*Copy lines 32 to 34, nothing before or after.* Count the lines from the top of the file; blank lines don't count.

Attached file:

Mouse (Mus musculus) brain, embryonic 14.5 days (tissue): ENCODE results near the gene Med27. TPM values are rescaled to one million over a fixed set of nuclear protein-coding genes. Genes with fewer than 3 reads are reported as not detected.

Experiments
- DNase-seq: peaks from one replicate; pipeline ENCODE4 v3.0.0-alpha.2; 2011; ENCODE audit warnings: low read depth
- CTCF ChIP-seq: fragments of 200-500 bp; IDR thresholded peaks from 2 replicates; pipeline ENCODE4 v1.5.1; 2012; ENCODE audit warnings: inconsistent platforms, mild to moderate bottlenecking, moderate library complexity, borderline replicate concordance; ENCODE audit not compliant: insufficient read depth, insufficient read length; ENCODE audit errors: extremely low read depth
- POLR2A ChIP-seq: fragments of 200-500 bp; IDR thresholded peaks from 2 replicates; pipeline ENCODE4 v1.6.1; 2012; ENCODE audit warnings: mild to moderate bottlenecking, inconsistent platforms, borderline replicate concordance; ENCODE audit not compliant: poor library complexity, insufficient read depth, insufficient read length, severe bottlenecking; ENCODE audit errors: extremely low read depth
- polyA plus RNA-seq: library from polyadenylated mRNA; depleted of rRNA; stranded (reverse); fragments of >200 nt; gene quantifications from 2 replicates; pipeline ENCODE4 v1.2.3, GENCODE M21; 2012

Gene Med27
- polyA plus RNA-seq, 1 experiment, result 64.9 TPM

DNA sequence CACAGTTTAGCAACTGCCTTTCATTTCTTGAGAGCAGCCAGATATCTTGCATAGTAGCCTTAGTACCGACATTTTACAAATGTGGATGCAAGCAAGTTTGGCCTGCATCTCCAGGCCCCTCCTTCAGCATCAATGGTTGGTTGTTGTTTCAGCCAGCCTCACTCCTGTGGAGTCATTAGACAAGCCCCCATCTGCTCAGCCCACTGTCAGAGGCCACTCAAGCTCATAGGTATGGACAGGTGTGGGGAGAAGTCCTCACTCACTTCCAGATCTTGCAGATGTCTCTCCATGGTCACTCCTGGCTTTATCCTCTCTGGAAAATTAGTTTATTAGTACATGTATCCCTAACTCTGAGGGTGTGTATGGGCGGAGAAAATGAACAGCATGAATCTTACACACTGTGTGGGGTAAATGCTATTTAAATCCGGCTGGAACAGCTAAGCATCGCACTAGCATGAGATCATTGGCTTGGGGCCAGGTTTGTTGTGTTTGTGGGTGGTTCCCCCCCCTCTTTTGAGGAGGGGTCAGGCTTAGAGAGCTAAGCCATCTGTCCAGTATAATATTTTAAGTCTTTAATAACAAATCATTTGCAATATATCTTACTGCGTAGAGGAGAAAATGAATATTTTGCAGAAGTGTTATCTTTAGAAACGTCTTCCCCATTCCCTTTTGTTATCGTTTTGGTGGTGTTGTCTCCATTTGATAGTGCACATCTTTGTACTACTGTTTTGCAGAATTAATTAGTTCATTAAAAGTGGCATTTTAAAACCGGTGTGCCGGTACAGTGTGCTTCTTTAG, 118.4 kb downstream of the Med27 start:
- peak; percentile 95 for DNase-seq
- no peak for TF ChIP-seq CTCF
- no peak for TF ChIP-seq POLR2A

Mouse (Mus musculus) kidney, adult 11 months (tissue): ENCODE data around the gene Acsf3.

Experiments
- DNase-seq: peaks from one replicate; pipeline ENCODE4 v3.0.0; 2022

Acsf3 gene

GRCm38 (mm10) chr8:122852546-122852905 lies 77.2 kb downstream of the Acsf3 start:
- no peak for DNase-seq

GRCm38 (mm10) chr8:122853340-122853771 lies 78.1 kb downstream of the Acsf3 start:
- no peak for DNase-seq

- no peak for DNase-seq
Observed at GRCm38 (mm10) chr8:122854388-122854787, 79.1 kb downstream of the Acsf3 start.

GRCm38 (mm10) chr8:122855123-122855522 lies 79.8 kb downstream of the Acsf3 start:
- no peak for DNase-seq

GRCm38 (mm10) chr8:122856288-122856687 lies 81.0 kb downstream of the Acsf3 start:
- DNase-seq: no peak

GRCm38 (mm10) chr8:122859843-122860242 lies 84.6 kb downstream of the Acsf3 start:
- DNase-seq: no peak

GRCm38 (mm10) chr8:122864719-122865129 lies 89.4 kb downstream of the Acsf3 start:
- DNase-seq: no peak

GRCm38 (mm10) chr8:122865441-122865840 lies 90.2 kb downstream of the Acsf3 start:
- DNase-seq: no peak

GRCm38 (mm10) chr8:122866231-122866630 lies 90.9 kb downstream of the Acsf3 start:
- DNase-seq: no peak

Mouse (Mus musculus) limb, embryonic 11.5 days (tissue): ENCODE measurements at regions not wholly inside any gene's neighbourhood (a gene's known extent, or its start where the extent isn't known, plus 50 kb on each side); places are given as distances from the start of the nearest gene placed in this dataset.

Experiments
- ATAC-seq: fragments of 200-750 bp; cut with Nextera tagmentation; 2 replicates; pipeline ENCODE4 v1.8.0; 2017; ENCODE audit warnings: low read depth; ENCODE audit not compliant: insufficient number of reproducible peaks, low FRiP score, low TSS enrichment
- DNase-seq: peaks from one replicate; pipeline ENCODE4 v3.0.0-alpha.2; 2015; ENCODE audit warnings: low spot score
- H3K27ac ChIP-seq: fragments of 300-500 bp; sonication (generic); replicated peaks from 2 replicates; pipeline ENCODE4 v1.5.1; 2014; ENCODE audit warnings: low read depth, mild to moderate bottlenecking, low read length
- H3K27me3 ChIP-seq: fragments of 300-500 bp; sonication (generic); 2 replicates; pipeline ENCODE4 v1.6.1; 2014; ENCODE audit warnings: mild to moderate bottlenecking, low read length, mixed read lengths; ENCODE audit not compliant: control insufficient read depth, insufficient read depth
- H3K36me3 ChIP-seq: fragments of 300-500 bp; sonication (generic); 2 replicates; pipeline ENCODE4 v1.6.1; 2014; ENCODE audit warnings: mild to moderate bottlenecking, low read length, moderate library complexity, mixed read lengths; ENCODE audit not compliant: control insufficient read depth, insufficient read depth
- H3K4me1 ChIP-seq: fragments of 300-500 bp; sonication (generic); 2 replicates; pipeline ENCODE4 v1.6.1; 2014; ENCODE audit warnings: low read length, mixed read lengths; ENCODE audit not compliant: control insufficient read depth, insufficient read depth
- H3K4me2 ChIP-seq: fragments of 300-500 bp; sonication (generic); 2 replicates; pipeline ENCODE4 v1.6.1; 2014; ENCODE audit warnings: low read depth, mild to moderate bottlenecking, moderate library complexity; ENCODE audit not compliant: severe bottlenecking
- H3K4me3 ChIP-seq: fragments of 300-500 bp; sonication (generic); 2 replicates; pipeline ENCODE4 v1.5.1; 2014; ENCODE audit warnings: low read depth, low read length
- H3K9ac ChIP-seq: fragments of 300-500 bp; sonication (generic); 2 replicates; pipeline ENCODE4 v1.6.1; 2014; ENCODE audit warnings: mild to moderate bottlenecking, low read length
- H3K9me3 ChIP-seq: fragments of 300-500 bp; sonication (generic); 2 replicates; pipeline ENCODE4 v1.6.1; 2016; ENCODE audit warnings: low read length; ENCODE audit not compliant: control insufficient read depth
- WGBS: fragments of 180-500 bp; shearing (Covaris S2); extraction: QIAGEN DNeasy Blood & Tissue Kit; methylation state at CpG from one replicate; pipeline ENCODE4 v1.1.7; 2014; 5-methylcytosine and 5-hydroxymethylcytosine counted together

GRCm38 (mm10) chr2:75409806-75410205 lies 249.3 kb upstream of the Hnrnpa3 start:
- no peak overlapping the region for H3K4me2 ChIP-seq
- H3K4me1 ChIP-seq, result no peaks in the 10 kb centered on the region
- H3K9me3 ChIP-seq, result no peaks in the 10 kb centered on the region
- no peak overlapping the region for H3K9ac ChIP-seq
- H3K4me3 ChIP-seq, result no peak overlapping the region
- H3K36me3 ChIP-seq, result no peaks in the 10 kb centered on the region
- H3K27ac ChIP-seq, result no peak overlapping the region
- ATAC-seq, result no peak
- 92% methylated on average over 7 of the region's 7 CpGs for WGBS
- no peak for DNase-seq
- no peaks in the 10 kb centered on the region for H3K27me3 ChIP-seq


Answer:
- DNase-seq: no peak

GRCm38 (mm10) chr8:122866231-122866630 lies 90.9 kb downstream of the Acsf3 start:
- DNase-seq: no peak